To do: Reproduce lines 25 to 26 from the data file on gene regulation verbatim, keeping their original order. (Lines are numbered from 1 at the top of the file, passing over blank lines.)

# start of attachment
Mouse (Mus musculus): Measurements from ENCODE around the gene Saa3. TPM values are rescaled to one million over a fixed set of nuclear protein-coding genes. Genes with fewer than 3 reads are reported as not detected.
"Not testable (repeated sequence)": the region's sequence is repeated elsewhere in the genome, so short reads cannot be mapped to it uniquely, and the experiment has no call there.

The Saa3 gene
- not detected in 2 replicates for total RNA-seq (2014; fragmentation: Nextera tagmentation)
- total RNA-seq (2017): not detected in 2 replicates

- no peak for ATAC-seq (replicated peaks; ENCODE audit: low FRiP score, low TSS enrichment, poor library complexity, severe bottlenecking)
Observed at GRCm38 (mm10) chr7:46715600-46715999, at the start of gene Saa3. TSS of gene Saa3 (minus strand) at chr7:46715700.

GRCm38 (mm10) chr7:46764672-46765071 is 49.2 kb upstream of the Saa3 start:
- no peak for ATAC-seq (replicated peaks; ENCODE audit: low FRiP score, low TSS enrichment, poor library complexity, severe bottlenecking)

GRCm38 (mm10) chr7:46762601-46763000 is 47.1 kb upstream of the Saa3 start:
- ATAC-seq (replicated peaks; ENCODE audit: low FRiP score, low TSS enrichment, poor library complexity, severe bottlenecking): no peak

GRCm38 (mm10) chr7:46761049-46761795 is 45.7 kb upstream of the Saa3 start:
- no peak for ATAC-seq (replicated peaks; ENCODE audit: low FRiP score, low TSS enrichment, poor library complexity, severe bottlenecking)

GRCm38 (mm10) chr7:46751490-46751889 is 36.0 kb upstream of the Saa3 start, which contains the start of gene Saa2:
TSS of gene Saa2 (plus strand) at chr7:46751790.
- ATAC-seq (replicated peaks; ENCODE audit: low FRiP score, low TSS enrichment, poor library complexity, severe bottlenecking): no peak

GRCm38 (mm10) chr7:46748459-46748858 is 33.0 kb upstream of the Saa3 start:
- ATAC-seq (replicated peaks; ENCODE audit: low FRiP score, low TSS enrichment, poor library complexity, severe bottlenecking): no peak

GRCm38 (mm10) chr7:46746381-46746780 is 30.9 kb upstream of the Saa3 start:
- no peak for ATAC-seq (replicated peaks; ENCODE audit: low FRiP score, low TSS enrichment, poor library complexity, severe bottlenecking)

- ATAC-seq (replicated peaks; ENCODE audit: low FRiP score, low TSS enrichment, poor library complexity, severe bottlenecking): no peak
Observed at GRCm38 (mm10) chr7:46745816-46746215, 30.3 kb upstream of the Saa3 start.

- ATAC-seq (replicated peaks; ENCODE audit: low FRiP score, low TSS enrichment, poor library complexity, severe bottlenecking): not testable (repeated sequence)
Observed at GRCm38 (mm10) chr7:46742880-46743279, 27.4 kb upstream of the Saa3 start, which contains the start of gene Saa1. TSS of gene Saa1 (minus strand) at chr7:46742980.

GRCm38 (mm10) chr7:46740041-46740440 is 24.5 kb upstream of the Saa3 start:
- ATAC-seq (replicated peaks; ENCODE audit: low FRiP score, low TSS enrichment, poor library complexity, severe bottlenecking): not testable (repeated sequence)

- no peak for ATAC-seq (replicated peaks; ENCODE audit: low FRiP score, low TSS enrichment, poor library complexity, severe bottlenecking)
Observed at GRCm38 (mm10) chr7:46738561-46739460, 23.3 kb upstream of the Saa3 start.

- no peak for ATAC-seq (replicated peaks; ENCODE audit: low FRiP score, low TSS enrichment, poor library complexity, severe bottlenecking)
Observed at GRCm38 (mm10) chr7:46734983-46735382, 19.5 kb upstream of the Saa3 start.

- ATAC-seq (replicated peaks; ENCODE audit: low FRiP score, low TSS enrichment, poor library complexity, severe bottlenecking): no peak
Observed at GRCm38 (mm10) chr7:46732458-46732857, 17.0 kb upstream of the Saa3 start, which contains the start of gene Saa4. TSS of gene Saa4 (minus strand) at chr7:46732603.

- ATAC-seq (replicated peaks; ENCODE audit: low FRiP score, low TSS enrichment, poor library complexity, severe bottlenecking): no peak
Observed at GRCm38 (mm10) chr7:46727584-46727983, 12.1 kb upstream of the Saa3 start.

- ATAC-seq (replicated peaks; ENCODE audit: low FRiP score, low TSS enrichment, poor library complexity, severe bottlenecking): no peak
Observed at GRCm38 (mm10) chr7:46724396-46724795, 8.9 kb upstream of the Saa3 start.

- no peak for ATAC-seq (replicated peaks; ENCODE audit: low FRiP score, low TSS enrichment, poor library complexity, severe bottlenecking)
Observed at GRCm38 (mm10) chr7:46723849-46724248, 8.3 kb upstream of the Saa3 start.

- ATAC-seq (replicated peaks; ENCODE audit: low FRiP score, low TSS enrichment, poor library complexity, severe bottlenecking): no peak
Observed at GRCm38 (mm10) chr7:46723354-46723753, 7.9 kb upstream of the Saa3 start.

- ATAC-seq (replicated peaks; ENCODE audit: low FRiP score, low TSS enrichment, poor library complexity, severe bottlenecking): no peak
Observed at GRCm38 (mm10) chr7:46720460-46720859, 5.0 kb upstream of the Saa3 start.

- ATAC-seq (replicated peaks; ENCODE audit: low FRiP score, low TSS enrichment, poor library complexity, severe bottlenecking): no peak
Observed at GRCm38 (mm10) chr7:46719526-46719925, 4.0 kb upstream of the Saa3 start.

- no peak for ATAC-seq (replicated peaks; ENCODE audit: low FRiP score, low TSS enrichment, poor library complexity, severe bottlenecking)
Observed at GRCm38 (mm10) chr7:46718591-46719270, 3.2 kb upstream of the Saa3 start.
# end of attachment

GRCm38 (mm10) chr7:46740041-46740440 is 24.5 kb upstream of the Saa3 start:
- ATAC-seq (replicated peaks; ENCODE audit: low FRiP score, low TSS enrichment, poor library complexity, severe bottlenecking): not testable (repeated sequence)